There’s an essential problem in the transmission/communication of ideas. The formats of communication that appear to work best— the ones that are enjoyable or entertaining (and appear to be most effective) — don’t always seem to correlate with actual understanding.
Take the adage: Less is more. There’s no better way to provide others with profundity and insight than to use pithy, aphoristic phrases. This punchy format— just like good jokes— seeds an idea with artful restraint, but allows the epiphany to blossom in the mind of the reader. The reader has to make some connections of their own, rather than having everything explicitly and didactically spelled out and spoon fed to them. This structure of exformation* is essential for a joke to land or for the light bulb to flicker on in the stuttered rush of understanding that follows a great aphorism. It’s efficacy is in its collaboration with the audience. However, this is the precise quality that makes it totally ambiguous and unclear. Clarity and understanding require precision, qualifications, litanies, pedantry, and to some extent, being pretty boring. But, of course, who wants to listen to that.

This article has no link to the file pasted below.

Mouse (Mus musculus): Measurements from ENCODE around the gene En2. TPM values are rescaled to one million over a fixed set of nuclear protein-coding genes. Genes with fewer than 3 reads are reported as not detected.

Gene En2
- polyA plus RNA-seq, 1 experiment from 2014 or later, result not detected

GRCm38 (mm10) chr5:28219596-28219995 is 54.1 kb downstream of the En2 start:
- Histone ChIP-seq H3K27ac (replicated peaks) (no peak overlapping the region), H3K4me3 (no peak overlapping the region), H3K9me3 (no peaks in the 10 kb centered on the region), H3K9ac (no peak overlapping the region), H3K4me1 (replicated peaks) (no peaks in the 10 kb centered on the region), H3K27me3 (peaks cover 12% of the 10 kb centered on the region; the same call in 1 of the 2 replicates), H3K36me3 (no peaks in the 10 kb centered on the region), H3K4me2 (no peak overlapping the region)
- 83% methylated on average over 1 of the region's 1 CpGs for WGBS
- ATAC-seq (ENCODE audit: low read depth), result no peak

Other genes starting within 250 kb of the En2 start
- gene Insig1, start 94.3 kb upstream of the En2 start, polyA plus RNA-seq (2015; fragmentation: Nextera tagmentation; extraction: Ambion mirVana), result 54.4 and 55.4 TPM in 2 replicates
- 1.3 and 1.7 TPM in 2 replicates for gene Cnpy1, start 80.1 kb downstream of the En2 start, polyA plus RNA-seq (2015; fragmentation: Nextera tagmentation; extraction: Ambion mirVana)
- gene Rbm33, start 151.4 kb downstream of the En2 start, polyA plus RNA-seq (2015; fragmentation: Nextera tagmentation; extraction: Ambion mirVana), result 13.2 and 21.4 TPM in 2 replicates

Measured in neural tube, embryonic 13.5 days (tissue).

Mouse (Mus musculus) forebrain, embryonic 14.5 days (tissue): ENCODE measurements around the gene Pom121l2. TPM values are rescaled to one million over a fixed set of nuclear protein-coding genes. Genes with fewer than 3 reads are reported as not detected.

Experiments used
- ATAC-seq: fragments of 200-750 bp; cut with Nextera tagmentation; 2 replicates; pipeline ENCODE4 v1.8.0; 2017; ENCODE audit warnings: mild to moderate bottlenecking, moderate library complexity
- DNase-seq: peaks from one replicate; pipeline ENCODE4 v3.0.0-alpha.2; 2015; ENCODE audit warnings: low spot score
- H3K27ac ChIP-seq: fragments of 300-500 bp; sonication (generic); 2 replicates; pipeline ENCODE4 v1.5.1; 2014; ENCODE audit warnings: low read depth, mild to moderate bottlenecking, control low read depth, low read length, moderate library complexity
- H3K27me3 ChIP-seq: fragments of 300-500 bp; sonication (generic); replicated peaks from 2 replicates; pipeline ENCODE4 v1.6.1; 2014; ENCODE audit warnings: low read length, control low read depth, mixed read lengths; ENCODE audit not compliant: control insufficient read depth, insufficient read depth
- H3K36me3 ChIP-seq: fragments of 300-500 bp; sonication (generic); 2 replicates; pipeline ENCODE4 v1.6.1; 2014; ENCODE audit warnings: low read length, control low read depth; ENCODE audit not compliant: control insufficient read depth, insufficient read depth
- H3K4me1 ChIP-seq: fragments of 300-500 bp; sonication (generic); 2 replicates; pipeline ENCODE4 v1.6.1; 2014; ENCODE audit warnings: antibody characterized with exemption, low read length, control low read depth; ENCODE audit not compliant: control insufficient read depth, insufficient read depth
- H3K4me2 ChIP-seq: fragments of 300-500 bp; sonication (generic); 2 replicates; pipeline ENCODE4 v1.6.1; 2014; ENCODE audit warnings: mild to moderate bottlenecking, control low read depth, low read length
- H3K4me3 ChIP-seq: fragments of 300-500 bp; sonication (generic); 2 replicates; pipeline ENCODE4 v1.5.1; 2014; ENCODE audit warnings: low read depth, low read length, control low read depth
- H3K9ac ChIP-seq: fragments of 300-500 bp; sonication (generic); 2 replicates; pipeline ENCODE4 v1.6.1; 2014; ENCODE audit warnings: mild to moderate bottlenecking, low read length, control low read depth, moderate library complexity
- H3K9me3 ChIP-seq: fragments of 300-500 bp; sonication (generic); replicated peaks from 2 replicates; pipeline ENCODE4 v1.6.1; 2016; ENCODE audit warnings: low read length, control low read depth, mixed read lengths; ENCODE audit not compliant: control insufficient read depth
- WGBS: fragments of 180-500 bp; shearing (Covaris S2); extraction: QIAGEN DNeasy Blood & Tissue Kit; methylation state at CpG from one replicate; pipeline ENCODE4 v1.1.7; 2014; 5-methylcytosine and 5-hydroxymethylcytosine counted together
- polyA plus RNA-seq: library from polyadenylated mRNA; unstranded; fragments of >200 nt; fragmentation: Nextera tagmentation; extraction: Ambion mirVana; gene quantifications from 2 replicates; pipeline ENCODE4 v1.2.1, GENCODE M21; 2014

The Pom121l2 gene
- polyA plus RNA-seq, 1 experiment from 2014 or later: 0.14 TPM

* As opposed to in-formation, exformation refers to what is left out due to a shared body of knowledge. This expression was coined by Danish writer Tor Norretranders in The User Illusion. And it’s referenced and extrapolated by David Foster Wallace in a very excellent speech on Kafka and humor.